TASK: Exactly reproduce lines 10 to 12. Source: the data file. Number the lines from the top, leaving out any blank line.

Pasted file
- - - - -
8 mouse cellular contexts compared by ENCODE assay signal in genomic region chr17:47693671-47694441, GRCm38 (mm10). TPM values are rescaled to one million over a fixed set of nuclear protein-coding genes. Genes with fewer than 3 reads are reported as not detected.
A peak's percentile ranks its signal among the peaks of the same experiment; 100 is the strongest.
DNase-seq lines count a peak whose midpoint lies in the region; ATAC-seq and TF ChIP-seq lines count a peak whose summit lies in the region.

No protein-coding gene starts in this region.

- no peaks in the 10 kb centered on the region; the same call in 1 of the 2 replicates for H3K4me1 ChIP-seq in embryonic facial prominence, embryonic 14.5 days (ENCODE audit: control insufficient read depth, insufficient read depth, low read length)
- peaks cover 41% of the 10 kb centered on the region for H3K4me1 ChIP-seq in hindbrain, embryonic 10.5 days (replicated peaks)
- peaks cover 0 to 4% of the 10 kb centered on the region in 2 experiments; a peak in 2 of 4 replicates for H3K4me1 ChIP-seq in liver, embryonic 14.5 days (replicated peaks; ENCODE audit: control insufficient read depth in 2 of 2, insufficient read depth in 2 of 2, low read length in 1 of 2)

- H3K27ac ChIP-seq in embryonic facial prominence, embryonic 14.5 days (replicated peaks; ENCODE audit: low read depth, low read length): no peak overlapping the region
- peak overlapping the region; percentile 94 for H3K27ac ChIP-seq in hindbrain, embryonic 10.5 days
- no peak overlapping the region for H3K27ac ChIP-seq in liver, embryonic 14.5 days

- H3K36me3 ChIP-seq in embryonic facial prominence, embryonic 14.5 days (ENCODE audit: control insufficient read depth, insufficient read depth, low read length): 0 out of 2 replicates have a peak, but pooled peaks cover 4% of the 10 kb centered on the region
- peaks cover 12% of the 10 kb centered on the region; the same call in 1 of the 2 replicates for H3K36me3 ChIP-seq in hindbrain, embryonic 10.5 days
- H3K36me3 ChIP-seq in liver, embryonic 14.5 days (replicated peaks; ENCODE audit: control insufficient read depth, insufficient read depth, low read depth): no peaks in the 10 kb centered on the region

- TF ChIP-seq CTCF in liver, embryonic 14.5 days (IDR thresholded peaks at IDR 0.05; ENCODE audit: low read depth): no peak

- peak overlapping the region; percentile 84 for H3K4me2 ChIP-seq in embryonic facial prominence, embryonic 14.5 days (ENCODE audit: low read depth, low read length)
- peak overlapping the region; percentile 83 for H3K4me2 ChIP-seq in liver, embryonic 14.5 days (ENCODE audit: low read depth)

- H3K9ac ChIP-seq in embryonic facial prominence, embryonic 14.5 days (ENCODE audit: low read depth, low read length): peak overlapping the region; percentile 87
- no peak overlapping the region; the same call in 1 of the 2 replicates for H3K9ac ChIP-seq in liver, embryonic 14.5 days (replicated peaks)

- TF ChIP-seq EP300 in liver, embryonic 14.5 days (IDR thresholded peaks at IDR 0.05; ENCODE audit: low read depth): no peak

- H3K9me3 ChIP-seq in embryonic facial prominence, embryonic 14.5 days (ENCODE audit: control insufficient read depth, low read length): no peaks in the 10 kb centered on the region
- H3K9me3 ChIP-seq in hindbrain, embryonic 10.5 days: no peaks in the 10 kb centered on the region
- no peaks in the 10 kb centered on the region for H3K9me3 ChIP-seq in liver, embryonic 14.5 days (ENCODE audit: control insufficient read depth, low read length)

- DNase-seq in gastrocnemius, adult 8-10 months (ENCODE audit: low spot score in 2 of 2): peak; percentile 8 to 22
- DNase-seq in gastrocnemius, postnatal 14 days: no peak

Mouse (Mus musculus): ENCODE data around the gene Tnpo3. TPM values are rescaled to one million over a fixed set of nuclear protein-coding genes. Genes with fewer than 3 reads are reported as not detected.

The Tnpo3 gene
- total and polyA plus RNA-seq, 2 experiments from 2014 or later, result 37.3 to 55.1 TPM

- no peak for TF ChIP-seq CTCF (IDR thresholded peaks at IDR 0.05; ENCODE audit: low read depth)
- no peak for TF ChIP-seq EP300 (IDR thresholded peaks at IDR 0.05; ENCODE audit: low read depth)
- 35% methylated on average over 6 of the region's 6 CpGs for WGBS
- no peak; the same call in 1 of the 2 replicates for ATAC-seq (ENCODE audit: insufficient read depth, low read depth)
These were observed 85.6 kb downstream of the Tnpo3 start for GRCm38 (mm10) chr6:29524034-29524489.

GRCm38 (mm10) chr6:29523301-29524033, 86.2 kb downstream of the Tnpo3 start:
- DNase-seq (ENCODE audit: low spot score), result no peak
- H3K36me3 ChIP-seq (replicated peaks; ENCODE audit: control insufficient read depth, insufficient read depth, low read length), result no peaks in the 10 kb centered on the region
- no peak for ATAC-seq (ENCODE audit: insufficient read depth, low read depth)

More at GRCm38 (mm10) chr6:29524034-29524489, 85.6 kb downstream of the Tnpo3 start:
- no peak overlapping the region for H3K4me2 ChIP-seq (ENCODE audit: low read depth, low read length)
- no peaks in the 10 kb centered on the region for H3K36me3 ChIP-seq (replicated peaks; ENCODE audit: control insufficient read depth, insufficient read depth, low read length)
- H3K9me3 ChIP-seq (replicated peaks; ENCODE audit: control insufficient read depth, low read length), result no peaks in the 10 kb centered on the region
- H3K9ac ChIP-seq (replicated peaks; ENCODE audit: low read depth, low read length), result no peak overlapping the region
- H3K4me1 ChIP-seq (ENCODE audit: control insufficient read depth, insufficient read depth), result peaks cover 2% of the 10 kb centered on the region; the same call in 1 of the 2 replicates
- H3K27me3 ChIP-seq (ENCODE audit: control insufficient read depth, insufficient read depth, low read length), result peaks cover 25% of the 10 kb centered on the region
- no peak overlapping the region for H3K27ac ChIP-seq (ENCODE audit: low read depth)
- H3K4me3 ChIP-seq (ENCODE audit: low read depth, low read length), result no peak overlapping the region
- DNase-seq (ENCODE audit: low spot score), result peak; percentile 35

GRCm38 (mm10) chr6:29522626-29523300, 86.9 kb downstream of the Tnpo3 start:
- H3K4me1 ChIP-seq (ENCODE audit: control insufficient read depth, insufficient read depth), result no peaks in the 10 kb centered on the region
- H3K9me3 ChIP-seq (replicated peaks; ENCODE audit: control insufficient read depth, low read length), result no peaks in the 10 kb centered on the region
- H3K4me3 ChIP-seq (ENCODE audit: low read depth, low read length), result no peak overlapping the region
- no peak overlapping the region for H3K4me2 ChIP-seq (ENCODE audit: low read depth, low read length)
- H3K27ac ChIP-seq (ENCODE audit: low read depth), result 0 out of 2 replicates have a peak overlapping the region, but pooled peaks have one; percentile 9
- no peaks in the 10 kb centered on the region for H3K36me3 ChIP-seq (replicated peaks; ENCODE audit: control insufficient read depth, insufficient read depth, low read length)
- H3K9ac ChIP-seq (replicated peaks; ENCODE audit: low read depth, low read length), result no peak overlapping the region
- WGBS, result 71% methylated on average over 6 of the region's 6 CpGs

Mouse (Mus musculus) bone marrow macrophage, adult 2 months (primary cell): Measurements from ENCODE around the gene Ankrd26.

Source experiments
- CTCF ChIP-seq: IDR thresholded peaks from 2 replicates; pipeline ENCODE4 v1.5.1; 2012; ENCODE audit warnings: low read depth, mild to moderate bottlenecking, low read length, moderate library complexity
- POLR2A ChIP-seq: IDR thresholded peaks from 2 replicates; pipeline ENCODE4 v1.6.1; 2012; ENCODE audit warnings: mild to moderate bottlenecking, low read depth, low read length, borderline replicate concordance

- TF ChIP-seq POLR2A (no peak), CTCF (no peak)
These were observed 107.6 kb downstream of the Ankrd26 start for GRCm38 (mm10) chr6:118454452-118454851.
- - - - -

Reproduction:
- no peak overlapping the region for H3K27ac ChIP-seq in liver, embryonic 14.5 days

- H3K36me3 ChIP-seq in embryonic facial prominence, embryonic 14.5 days (ENCODE audit: control insufficient read depth, insufficient read depth, low read length): 0 out of 2 replicates have a peak, but pooled peaks cover 4% of the 10 kb centered on the region
- peaks cover 12% of the 10 kb centered on the region; the same call in 1 of the 2 replicates for H3K36me3 ChIP-seq in hindbrain, embryonic 10.5 days